Along with your little beater, I would highly recommend a great little book called Royce's Sailing Illustrated, a fun yet very comprehensive book filled with important information for the novice sailor or experienced professional. No massive preachy tome this, just a well put together book with everything from rigging, docking and even splicing. I've been using it to teach sailing for over 45 years, and still refer to it now and then, myself.
Unless you have pretty deep pockets, you are a few years away from heading out for Panama and beyond, so don't get too hung up on those questions right now. If you are really serious about this, then chances are you'll do a few ocean sailing voyages on other peoples' boats and your idea of the best boat to suit your needs will change a lot, as will your idea of the route you might want to take. Suffice it to say that "hugging the coast" is the same as saying "staying near rocks" and rocks sink boats, which deep water won't do to a well found sailing vessel.
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"Any idiot can make a boat go; it takes a sailor to stop one." Spike Africa aboard the schooner Wanderer in Sausalito, Ca. 1964.
“Believe me, my young friend, there is nothing - absolutely nothing - half so much worth doing as simply messing about in boats.” ― Kenneth Grahame, The Wind in the Willows

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Re: Rookie Questions

Wind don’t kill you it’s the waves.
Ocean sailing is easy. It the hard edges that sink boats.
There are 10 ways to do any task on a boat. 9 of them are wrong.
Many old sailors make the very same mistakes throughout their whole career.
Logic and experience trumps courses, books and rules.

I’ve been doing this 35 years and I’m still a newbie. Still learning. Often scared. But always trying to figure stuff out and listening to what others teach me.
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Re: Rookie Questions

I have been working on similar plans for the last 10 years or more, as I prepare for retirement. There is a lot of research you can do on every aspect. The books that were mentioned above are very good.

Two others that I found informative were:

Blue Water, Green Skipper, by Stuart Woods. And Fastnet, Force 10, by John Rousmaniere.

Stuart Woods book is good because he tells the entire process he went through to go from being a completely novice, to experienced sailor, and ultimately a race sailor crossing the Atlantic.

In making my list of suitable boats to fit my needs, I found it very helpful to read lots and lots of used boat reviews. I found the Spinsheet sailboat reviews to be particularly informative. Boats are rated according to their suitability for Bay Cruisers, Coastal Cruisers, and Bluewater Boats.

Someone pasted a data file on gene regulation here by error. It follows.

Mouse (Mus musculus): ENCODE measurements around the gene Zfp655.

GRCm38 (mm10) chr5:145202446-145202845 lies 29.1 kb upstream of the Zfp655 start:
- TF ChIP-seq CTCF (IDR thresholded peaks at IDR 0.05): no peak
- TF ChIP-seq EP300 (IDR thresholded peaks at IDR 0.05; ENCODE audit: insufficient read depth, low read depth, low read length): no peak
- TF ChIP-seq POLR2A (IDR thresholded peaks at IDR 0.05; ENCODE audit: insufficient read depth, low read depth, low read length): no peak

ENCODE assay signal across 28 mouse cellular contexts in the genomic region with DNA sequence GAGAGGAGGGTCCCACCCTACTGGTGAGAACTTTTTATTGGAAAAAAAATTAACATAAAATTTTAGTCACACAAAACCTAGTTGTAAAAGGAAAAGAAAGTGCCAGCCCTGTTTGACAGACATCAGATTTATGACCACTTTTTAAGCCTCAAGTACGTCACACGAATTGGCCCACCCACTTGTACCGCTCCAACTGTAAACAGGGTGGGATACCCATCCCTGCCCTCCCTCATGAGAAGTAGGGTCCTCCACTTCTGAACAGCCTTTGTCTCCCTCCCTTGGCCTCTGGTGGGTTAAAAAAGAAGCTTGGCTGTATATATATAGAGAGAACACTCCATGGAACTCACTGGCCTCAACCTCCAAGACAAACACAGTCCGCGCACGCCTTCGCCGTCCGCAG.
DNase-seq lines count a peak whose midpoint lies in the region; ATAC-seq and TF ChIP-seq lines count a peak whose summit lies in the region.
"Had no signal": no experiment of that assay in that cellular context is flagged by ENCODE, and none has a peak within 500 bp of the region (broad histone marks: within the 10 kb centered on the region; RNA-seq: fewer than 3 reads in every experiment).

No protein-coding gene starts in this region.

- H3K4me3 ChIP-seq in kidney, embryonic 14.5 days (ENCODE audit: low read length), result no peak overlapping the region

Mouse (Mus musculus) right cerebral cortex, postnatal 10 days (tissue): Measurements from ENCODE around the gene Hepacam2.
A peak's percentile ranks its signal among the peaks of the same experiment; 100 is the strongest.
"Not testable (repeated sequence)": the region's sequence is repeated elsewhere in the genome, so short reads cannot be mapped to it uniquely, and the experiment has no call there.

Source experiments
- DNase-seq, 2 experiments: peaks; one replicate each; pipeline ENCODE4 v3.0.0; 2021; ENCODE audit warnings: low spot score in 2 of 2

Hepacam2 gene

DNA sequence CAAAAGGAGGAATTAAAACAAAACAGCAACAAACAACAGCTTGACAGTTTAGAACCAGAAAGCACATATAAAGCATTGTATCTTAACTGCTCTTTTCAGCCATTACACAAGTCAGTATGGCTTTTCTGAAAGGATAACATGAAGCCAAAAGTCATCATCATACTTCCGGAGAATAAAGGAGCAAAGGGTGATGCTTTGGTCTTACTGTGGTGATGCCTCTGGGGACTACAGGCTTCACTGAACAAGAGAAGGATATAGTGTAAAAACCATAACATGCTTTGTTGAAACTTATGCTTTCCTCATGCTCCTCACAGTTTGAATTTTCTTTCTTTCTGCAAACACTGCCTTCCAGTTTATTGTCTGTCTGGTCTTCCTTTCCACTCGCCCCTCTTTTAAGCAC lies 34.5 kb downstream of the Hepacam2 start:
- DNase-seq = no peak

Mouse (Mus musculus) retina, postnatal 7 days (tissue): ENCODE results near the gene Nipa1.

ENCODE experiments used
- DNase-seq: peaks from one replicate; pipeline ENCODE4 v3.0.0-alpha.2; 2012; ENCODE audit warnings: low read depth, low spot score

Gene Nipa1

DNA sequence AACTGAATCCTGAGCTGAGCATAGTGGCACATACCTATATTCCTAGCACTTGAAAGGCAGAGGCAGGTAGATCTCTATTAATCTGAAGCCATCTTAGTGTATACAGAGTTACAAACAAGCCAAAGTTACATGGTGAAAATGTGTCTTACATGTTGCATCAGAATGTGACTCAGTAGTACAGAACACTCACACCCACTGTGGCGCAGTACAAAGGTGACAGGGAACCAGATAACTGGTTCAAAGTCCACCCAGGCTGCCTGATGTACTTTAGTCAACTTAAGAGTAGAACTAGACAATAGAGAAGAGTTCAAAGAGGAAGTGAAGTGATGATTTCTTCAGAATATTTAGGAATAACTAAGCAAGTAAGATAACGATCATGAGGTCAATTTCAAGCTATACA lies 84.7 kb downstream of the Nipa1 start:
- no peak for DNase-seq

My wife was concerned about what the cruising life might be like, as she had no knowledge of it whatsoever, and had not done all of the reading, dreaming, and research that I have done. So I booked us on a week long Cruise and Learn bare boat Skippers course out of Vancouver. It was great. I specifically requested one of their female sailing instructors so that my wife would feel more comfortable spending a week on a boat with me is the only man. The instructor was great and the course covered every single thing that's included in ASA 101, 103, & 104 sailing courses. In addition the course included boat handling, docking, anchoring, mooring, chart reading, pre-sail checklists, and enough navigation to find your way back to base.

It was great to have direct hands-on experience doing all aspects of things required for cruising. The Cruise and Learn course was scheduled in conjunction with the sailing school's members flotilla, so my wife got to meet other sailing wives and see that there are actually women who go out to sea on small boats, with their husbands, do just fine, and return home safely.

We anchored one night, we moored on a mooring ball another night, and we visited two marinas, even joining the flotilla group for dinner and drinks one night.

I have since built on my experience from that, by doing two, week long charters, in the Florida Keys, and one out of Oriental North Carolina.

These are some ideas about how you might gain some experience and knowledge.

There are a number of YouTube videos taken by people who have passed through the Panama Canal. My conclusion from watching those videos, is that it is a rather expensive, and somewhat involved process. It's not something you just go and do without some research.

Best of luck